UK tech firms compete to join China's startup boom
A visitor tries the Jianguan AR glasses at the launch of the product in Shanghai, July 9, 2016. [China Daily]
British startups gathered at the Google Campus in London on Thursday and competed head to head for a chance to fly to Shanghai and join China’s growing innovation industry.
At the Shanghai International Innovation Competition-UK, eight young companies pitched to a panel of tech experts who quizzed them on their products and their viability for entry into the Chinese market. The competition plays into China’s plans to transform Shanghai into a startup hub to rival those in Europe and the United States.
“Shanghai wants to become a leading innovation center – like Silicon Valley – in China. London plays that role in Europe, so we are connecting the two cities,” said John Zai, CEO of Cocoon Networks, a company that bridges the Chinese and European startup communities that hosted the contest.
“The people who joined this competition see the future – they see which market will be the biggest, the market that gives them the most potential to expand, and that’s China.”
EVA Diagnostics, presenting their AnemiPoint device that performs at-home blood tests, took first prize. They will now fly to Shanghai Bay Valley in September and take part in the competition’s global finals against local startups as well as fledgling tech companies from Singapore and South Korea. The overall winner will receive a cash prize, investment resources and three months free working space at a tech incubator in China.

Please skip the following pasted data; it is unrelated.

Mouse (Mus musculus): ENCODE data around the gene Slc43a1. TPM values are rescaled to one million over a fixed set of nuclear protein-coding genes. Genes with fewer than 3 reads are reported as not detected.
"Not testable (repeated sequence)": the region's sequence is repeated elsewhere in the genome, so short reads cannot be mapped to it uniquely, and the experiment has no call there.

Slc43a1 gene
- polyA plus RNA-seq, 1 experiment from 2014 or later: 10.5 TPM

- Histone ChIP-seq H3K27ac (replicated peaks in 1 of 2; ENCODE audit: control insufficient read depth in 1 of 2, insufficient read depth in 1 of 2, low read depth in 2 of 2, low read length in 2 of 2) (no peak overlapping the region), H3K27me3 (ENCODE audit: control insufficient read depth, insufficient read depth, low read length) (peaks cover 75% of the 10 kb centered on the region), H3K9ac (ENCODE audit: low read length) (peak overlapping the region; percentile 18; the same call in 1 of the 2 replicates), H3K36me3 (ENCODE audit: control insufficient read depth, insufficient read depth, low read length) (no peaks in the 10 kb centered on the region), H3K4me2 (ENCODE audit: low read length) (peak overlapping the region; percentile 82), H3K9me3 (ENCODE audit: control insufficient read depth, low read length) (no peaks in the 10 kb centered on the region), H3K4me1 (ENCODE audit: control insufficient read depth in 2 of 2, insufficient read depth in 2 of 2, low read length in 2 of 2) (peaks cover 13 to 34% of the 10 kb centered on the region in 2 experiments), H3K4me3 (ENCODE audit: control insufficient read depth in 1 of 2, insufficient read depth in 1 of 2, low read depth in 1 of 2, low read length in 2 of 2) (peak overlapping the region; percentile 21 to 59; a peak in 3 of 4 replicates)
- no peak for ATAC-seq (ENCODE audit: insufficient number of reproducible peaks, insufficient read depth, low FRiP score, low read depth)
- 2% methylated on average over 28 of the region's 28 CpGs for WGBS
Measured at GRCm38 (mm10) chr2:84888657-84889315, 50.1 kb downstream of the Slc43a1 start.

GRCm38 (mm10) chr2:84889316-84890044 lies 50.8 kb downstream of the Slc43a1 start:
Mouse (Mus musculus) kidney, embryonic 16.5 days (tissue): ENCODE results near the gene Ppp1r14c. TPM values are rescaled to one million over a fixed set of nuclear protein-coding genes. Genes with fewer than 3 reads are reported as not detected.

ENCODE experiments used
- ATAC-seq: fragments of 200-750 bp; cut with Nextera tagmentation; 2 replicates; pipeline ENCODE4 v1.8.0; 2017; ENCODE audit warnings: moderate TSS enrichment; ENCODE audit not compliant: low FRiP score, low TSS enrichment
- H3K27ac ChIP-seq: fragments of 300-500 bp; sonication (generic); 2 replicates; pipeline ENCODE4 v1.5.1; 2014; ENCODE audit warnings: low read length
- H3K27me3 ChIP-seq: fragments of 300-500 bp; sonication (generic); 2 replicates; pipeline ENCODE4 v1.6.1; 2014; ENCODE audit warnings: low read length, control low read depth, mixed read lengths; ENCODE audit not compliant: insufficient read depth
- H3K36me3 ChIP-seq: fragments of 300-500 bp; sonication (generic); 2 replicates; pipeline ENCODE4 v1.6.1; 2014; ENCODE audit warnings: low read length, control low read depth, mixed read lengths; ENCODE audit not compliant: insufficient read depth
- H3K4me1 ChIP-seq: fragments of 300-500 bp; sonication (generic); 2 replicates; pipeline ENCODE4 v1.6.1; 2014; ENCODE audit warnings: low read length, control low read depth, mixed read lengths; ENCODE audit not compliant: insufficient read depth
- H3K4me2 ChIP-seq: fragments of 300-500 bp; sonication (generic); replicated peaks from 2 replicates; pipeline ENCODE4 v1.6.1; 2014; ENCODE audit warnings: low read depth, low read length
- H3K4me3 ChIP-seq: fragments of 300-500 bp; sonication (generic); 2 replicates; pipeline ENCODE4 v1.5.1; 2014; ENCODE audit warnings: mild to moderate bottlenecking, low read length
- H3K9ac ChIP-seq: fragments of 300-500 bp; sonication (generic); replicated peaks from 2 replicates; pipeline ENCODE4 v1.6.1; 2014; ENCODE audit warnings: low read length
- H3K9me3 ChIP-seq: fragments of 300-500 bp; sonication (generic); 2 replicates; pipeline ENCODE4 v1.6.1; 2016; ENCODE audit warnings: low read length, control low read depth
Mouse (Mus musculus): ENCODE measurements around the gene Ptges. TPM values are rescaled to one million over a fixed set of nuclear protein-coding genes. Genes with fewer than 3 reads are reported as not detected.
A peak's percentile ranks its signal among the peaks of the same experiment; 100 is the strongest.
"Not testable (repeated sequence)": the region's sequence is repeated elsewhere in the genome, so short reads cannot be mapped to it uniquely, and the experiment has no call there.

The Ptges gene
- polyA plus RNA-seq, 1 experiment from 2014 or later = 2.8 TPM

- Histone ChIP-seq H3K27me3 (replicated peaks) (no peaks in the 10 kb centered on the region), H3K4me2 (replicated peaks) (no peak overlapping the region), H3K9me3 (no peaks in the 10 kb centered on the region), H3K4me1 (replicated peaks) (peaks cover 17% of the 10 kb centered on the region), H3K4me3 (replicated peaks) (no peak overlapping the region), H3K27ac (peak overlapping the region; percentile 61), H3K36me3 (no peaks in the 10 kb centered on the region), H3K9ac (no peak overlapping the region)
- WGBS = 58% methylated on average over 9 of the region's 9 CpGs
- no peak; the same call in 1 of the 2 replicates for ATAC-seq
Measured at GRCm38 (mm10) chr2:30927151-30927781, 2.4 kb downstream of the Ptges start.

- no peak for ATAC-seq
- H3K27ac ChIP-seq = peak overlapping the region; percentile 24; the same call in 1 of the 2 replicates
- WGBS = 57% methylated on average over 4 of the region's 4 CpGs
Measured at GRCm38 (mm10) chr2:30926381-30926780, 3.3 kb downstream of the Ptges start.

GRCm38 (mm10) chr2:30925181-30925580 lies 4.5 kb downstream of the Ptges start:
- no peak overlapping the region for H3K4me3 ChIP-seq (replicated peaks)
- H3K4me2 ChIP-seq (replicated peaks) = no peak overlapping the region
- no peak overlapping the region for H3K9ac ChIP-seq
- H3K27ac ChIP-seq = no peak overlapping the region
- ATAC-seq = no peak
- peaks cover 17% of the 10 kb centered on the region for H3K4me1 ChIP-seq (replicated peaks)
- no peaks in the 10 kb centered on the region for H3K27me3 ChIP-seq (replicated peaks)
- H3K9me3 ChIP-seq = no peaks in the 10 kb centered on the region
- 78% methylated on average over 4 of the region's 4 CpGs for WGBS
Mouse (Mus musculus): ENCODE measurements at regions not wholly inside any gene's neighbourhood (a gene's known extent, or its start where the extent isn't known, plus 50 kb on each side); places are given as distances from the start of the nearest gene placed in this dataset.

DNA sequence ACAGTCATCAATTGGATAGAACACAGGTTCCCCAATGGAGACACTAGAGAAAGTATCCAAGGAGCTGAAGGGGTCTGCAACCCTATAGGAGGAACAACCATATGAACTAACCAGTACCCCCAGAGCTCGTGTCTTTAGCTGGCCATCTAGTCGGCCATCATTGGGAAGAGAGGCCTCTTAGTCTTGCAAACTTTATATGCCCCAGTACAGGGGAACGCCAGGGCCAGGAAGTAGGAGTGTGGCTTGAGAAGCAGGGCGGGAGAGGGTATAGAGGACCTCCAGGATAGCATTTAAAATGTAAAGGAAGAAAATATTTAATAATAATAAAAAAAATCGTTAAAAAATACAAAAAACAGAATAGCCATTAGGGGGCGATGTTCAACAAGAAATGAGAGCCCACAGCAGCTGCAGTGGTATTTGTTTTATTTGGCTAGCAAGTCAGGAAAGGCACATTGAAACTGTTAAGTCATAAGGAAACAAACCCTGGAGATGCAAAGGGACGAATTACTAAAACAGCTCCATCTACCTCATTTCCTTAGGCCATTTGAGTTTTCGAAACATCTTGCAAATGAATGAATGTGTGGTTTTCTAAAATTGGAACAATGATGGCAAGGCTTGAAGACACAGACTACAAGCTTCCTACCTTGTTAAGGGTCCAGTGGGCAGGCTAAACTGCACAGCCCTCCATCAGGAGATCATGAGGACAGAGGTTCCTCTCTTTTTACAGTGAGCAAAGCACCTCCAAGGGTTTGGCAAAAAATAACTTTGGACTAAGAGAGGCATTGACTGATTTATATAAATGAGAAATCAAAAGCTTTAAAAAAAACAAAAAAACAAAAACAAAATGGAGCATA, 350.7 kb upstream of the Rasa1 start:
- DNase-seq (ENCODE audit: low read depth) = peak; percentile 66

“We’re delighted and honored to have the opportunity to go out to China and start building partnerships and engage in the investment community out there,” said Toby Basey-Fisher, CEO of EVA Diagnostics. “We see China as a very big growth opportunity for us.”
The Chinese government identified entrepreneurship and innovation as key drivers for economic diversification in a 2015 development report.
“Mass entrepreneurship and innovation in itself is a major reform endeavor,” Premier Li Keqiang said in March.
The government has established more than 1,600 incubators for startups across the country, and is armed with the world’s biggest war chest of venture funds. Through State and enterprise funding, about $231 billion was raised in 2015 alone, and by April 2016 almost $340 billion was available for tech investment, according to consultancy Zero2IPO Group.
Jeffrey Tijssen, co-chair of the China working group at Tech London Advocates and one of the judges on the panel, said that companies like Cocoon act as important conduits for startups in Europe wishing to exploit the Chinese market.
“A lot of startups look at China as the next big frontier,” said Tijssen.
Along with EVA Diagnostics, the startups that made the competition’s shortlist include: Combat Medical that makes cancer-fighting thermotherapy devices and Cupris, whose clinical imaging smartphone software allows patients to remotely share diagnostic information with healthcare professionals.